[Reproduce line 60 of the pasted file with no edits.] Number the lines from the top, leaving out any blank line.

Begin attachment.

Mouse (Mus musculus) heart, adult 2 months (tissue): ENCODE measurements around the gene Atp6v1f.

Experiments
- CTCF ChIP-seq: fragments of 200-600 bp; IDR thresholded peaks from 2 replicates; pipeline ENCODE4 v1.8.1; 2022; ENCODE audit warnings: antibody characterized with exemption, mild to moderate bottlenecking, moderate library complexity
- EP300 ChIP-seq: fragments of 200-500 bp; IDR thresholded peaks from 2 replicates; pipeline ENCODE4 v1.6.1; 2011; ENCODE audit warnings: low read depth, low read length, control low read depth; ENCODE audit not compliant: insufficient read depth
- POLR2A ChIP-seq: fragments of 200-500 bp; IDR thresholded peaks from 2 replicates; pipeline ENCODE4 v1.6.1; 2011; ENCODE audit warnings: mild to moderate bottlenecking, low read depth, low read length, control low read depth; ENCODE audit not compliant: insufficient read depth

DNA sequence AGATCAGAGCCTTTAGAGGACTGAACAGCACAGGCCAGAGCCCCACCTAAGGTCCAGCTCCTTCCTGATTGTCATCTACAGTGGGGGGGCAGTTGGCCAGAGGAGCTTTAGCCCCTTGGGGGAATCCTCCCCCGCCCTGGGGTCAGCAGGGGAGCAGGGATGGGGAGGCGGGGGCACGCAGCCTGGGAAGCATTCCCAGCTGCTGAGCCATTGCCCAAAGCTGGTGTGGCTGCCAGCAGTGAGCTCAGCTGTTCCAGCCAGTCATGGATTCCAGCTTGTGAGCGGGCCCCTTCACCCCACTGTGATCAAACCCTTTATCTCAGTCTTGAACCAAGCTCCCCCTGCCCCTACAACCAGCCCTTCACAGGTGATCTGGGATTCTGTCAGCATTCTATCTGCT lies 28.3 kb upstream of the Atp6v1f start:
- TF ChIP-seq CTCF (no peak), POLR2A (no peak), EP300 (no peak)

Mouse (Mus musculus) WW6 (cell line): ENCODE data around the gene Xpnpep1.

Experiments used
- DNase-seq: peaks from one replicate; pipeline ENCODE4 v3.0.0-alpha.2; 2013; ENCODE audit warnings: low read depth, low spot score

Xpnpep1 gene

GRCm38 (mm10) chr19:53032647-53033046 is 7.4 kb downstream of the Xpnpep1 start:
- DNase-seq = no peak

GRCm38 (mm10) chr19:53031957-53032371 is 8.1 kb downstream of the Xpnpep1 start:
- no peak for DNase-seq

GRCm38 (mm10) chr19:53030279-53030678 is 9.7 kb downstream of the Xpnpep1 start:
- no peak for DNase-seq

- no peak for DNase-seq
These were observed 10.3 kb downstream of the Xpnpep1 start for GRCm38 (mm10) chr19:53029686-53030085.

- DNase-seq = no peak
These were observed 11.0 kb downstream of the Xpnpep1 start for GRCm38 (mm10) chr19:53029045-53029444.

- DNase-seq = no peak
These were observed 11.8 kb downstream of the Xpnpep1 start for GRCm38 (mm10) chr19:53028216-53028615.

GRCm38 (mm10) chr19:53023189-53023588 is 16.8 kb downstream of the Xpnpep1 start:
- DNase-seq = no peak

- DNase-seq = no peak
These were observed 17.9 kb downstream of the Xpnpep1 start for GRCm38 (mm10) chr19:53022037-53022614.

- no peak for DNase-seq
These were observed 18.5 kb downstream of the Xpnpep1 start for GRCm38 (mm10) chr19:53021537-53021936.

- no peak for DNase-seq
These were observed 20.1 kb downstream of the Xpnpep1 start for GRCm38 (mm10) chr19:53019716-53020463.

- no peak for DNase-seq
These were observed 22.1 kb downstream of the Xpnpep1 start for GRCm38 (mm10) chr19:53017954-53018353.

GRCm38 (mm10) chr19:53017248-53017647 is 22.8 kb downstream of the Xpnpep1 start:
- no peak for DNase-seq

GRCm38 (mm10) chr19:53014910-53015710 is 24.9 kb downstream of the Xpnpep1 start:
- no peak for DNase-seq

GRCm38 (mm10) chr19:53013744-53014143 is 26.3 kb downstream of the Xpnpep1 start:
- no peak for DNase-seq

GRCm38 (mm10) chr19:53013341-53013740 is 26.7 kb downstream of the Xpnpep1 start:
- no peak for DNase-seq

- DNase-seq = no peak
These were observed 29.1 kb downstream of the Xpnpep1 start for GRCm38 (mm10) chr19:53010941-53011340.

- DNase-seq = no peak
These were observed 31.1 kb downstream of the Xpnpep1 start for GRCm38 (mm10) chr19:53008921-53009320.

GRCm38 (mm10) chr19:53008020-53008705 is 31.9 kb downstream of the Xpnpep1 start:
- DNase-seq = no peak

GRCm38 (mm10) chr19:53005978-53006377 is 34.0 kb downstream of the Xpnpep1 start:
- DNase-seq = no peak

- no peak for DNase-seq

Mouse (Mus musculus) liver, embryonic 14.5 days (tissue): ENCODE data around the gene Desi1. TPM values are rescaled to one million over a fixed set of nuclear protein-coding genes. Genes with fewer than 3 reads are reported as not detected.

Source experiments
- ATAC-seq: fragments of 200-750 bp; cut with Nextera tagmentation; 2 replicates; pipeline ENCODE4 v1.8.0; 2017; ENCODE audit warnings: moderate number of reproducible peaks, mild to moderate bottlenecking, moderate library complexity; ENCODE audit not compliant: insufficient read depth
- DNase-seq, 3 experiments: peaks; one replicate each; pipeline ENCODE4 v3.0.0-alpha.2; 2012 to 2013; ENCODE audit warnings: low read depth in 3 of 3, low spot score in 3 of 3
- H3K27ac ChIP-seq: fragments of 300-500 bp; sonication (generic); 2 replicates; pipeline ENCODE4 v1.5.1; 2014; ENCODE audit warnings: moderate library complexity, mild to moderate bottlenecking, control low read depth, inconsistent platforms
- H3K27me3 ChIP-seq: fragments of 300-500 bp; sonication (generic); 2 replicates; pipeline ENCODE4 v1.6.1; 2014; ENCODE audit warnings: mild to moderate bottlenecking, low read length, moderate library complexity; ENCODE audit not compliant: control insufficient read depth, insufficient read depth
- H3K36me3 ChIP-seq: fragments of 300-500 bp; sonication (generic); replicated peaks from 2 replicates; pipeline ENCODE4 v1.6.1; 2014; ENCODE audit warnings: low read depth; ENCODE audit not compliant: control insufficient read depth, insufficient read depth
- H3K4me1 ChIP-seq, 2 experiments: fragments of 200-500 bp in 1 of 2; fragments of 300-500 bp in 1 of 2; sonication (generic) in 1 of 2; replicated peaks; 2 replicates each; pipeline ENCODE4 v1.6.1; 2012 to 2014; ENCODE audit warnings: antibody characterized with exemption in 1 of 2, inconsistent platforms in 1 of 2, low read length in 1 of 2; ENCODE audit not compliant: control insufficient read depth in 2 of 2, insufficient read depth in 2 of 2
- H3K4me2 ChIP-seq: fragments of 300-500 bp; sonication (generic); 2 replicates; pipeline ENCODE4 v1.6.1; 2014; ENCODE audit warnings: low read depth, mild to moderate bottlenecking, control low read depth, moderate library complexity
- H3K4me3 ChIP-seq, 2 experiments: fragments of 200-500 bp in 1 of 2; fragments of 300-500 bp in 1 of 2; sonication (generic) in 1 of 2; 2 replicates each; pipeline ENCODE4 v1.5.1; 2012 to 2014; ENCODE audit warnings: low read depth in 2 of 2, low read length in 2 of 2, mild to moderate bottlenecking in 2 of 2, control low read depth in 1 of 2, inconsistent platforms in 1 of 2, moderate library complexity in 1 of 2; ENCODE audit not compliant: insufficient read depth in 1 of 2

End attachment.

- H3K4me3 ChIP-seq, 2 experiments: fragments of 200-500 bp in 1 of 2; fragments of 300-500 bp in 1 of 2; sonication (generic) in 1 of 2; 2 replicates each; pipeline ENCODE4 v1.5.1; 2012 to 2014; ENCODE audit warnings: low read depth in 2 of 2, low read length in 2 of 2, mild to moderate bottlenecking in 2 of 2, control low read depth in 1 of 2, inconsistent platforms in 1 of 2, moderate library complexity in 1 of 2; ENCODE audit not compliant: insufficient read depth in 1 of 2